hyperkeratosis (35% versus 7%), alopecia (28% versus 9%), and skin papilloma (22% versus 2%) was higher in

monotherapy-arm versus combination-arm patients (Table S3). Palmoplantar hyperkeratosis (18% versus 5%),

SCC/KA (7% versus 2%), and basal cell carcinoma (7% versus 4%) also occurred more frequently in

monotherapy-arm versus D+T-monotherapy-arm patients (Table S4). The incidence of other AEs of special interest (ie, cardiotoxicities, ocular

events, hemorrhages) was generally similar across the study arms (Table S5).

Notably, the frequency of the most common D+T-associated AEs, including pyrexia, did not increase by >2% with

an additional 13 months of follow-up since the last analysis (Table S6). Similarly, the incidence of key skin-related

AEs, including palmoplantar hyperkeratosis, SCC/KA, and basal cell carcinoma, did not increase by >1% in the

combination arm with extended follow-up, and no new primary melanomas were observed. Additionally, occurrence

of events leading to dose interruptions (n=122; 58%) or permanent discontinuation (n=29; 14%) in D+T-arm

patients increased by only 2% and 3%, respectively, and no new grade 5 AEs were observed.

Discussion

This 3-year landmark analysis of COMBI-d represents the longest follow-up for any phase 3 BRAFi/MEKi

combination therapy trial and provides evidence that long-term clinical benefit and tolerability are achievable with

D+T in a subset of patients with previously untreated BRAF V600E/K–mutant metastatic melanoma. Importantly,

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rapidly develop deterioration due to secondary resistance. At the 3-year landmark, D+T continued to demonstrate

superior benefit versus dabrafenib monotherapy (PFS, 22% versus 12%; OS, 44% versus 32%), even though 12% of

monotherapy patients crossed over to receive D+T. Furthermore, many patients alive at 3 years remained on D+T.

The 3-year OS reported for D+T in this large phase 3 trial (44%) confirms preliminary results for the smaller

corresponding patient subset in the randomised phase 2 BRF113220 trial (3-year OS, 38%) [11]. More generally,

survival observed in the current analysis is consistent with previous findings for D+T in BRAF V600–mutant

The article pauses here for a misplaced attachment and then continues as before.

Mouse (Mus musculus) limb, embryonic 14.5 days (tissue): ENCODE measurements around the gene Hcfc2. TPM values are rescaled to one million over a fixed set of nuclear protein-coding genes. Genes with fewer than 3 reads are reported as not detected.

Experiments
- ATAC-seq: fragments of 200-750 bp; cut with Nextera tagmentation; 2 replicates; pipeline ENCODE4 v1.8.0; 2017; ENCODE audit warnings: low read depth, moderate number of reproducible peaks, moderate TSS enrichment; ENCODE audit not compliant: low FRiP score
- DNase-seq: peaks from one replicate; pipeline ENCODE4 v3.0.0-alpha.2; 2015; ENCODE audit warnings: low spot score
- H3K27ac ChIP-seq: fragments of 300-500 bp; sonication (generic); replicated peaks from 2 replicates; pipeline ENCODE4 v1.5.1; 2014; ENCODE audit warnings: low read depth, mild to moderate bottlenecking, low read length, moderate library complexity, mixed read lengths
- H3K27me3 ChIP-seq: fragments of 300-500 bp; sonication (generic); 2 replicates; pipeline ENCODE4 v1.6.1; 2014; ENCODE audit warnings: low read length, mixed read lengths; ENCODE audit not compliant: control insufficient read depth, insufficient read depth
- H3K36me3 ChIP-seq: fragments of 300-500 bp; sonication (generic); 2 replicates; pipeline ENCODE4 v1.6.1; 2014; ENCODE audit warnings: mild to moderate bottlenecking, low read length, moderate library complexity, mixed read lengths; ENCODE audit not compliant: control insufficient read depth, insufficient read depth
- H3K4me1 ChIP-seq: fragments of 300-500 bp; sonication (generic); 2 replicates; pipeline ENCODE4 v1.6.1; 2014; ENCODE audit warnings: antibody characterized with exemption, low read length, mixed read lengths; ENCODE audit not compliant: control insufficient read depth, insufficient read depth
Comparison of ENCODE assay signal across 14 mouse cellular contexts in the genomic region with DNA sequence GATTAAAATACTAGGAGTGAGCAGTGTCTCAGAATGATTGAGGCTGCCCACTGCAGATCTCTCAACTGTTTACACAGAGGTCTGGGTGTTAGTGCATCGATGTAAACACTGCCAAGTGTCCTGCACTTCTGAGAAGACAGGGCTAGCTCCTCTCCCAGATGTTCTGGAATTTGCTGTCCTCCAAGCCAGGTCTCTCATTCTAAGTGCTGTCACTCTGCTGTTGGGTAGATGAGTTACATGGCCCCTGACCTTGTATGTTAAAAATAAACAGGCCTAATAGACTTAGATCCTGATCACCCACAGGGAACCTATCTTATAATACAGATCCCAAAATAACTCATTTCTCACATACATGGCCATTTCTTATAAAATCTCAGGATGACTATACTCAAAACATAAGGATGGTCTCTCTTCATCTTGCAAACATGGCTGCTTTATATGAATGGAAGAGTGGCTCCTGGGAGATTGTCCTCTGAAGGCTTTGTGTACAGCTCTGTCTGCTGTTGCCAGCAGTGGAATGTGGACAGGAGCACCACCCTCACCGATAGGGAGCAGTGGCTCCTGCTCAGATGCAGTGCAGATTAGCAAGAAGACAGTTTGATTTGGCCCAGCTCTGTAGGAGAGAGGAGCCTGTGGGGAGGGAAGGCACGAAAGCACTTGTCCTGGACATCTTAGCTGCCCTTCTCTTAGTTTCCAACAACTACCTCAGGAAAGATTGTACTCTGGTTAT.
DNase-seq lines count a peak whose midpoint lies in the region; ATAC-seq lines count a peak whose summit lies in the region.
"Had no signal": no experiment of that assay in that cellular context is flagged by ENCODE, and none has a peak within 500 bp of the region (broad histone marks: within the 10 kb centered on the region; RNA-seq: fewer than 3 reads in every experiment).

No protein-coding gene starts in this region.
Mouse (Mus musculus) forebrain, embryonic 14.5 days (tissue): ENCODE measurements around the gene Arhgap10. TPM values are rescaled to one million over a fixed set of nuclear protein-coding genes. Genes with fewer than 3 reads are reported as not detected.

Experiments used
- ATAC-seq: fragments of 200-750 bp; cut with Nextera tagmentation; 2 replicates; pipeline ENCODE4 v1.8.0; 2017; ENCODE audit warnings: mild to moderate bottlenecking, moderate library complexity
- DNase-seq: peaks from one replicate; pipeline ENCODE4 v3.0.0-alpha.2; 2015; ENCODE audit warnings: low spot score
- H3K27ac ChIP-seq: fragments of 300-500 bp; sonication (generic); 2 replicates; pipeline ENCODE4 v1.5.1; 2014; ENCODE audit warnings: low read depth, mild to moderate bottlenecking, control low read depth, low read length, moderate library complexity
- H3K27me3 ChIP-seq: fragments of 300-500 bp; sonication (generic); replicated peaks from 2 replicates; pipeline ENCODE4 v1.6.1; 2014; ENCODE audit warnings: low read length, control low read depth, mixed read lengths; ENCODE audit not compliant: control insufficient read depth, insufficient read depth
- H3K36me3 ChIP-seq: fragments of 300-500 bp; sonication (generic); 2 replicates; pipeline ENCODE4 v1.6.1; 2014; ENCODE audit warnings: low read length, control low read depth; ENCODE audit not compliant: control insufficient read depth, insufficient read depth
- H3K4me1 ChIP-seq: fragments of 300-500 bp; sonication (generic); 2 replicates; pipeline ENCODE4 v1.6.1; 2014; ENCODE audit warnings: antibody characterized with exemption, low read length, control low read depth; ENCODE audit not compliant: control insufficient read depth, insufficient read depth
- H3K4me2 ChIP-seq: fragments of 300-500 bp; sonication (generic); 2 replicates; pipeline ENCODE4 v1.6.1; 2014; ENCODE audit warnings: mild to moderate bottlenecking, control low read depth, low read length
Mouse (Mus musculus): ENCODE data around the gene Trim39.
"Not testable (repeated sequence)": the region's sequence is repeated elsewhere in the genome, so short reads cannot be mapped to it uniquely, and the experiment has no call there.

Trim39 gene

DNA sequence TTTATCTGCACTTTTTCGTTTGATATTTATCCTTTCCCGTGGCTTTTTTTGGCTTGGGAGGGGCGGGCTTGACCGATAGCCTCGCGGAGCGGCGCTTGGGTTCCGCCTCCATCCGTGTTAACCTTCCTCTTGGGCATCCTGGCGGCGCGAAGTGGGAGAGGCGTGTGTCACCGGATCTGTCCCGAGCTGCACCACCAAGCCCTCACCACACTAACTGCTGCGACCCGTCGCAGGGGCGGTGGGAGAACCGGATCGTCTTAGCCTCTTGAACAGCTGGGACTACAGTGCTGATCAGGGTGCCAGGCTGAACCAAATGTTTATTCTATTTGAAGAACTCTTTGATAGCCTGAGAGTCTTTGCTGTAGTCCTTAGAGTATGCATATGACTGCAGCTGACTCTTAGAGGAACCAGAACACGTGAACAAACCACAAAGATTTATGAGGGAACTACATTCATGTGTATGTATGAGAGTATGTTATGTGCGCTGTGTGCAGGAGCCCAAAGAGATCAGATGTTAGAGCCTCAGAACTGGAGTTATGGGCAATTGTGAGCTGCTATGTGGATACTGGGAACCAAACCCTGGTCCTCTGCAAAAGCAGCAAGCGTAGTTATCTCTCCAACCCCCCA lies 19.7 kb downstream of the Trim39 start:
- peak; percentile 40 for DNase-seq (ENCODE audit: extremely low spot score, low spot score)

melanoma, since the 2-year OS reported here (52%) is similar to that reported in the randomised phase 3 COMBI-v

study (51%) and in a pooled analysis across registration trials (53%) [14]. In this era of multiple drugs with

significant activity in metastatic melanoma, clinical trial OS results may be confounded by availability of these

therapies. In this analysis, of patients who received any post-progression systemic therapy, rates of subsequent anti–

PD-1 use were similar between the D+T and monotherapy arms, and the rate of subsequent ipilimumab therapy was

numerically higher in the monotherapy arm compared with the D+T arm. Thus, the 3-year OS observed with D+T in

this study may be mostly attributed to the combination.

Direct comparisons of survival landmarks across trials of currently available melanoma treatments should be

interpreted with caution due to differences in baseline characteristics between study populations, including the

requirement for the presence of a BRAF V600E or V600Kmutation in targeted therapy trials and the period of time

during which studies were conducted (eg, what treatments were available for subsequent therapy). However, in the

absence of prospective head-to-head trials evaluating targeted versus checkpoint-inhibitor immunotherapies, pivotal

trials to date can be considered to provide outcomes trends for each drug class. Moving forward, it will be important